Snowbirds and Sunbirds
The Maple Inn Restaurant opened a 6:00 A.M. There were already a half dozen steaming pickups in the parking lot waiting for
to open the door. The smell of bacon and frying potatoes carried on the steam
which froze at the bottom of the big windows. The early arrivals left heavy coats
and rubber milking boots in the foyer. Doris
gave locals the devil if they brought snow or mud onto her floor. She was more
tolerant of the ski crowd.
Clint Beebe was always at the head table. He had proclaimed himself the unofficial mayor of the Maple Inn, mostly due to indifference of the congregation. He had always talked more than Vermonters need to. Clint’s agenda consisted of two rules…no politics and no religion. Clint was responsible for the daily gossip, local, state and world news comments, and entertainment. Snowbirds made for good, light hearted fun..
them Snowbirds of yours flew the coop, did they”? Clint asked.
“Yup, left yestiddy, with there tails a’ twixt their legs, and that
a’dragging the ground, with snowflakes a’ chasin’ ‘um out the rud!” Troy laughed. He had the
“How do you suppose them Snowbirds know where to stop for the winter?” Bob Lawrence asked, baiting Clint to get on with the game.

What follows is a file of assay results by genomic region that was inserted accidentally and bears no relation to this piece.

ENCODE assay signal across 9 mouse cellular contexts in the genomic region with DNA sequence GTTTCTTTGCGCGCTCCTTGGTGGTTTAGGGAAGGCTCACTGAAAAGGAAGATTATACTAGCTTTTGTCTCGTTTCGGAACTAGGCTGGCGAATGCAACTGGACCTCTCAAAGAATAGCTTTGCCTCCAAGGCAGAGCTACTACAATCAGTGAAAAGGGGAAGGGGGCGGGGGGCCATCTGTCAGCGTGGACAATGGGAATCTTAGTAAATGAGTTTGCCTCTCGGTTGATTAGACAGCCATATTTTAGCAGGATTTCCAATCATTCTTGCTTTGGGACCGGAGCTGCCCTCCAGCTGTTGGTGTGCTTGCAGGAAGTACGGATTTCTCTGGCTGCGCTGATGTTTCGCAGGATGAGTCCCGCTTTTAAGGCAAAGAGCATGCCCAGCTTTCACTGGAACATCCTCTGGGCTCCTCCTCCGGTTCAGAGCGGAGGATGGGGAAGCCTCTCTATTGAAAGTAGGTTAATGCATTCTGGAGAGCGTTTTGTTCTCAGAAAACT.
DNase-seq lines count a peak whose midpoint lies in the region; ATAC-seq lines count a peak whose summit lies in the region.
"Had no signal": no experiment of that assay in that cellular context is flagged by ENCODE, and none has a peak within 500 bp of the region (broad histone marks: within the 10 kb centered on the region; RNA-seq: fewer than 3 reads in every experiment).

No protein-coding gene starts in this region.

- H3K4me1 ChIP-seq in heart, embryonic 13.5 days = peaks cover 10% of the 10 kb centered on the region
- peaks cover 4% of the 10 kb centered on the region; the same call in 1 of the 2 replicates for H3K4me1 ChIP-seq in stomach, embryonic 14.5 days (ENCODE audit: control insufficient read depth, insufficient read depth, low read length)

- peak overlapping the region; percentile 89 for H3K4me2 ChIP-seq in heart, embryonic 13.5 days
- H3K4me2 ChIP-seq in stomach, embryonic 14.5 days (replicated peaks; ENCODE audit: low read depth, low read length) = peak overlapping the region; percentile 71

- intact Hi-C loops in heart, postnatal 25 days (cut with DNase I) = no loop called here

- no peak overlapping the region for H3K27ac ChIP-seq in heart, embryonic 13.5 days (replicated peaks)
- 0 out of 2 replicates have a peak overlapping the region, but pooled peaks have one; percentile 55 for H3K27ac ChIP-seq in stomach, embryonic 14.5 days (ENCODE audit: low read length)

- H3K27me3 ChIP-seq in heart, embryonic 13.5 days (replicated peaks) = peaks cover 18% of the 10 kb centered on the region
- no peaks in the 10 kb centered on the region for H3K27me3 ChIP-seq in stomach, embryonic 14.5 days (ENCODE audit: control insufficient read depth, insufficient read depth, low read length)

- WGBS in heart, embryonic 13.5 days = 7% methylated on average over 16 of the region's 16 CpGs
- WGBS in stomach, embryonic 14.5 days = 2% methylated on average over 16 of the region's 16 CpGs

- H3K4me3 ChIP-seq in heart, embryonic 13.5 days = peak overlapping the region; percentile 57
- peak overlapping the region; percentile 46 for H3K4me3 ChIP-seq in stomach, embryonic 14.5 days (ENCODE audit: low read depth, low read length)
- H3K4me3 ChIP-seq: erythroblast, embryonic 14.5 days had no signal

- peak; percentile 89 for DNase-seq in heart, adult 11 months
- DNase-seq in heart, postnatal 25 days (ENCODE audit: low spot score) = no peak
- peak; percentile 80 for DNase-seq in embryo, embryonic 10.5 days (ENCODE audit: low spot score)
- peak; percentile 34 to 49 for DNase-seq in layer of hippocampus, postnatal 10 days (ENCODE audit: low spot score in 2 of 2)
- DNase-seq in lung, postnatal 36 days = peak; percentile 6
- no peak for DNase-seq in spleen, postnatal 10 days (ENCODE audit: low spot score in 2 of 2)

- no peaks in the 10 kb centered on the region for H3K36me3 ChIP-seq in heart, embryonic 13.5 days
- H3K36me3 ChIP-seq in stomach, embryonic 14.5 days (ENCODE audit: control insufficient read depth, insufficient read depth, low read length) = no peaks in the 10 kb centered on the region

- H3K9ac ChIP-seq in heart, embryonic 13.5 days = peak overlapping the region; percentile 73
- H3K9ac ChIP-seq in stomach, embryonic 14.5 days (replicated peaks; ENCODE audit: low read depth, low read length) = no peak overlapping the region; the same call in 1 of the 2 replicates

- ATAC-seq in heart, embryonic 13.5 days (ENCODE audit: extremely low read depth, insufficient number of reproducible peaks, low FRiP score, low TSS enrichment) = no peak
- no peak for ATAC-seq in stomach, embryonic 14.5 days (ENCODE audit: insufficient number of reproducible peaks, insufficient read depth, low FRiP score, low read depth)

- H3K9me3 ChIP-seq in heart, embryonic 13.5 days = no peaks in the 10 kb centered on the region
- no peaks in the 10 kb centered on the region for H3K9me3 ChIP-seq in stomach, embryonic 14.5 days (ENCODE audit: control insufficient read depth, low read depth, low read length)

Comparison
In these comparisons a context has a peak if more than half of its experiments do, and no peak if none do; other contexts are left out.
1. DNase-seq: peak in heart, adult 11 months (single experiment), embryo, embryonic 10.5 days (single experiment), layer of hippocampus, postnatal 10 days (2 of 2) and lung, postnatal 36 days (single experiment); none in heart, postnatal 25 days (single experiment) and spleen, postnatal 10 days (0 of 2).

Clint began the yearly recitation. “A well, was it me a’ thinking with any sense…he waited for the laughter to subside… I’d go down to Bisbee’s Chevrolet and buy a new truck with 4 wheel drive. Second, I’d outfit it with and one of them big yellow Myers snow plows. Next, I’d go down to Jake’s and buy nice 28 foot travel trailer, pack up my knee pants and head south. When it got warm enough to drive with the windows down, I’d pull into a Wally World parking lot and wait for someone to ask me what that big yellow thing on the front of the truck was for, that’s where I’d starting looking to spend the winter”!
There were chuckles around the table. Clint had told that shaggy Dog story so many times it had become tradition. Not one Snowbird was left to hear it at the Maple Inn that morning, but there was one “Sunbird”. His name was Compton Ramey.
Clint brought attention to the fact Comp was back for the winter to cheers all around. Comp has “reverse engineered” Snow birding according to Clint. Comp left in spring and returned for the winter. The whole town knew Comp and Bessie. They’d lived in the village for some 40 years. He was their machinist and she, a third grade teacher.
The village tolerated Snowbirds and the Ski trade. They were good for the local economy. The summers could be a bit trying. The “social season” was always interesting, as the city folk had an insatiable appetite for tennis, Summer Stock Theater, lawn parties, and a championship croquet greens. They complained when the thermometer got to 80 degrees.
So great were the demands of the wealthy immigrants that catering. And Bed and Breakfasts sprang up as a cottage industry. The local shops had to stock locks and bagels, Coos Coos, Hummus, Perrier water, Caviar or wines and liquors with unpronounceable names. Locals were introduced to the marvels of the charcoal grill at the local Ace Hardware. Snowbird antics were fodder for the breakfast crowd at the Maple Inn. They weren’t bad people, just different. Life was changing in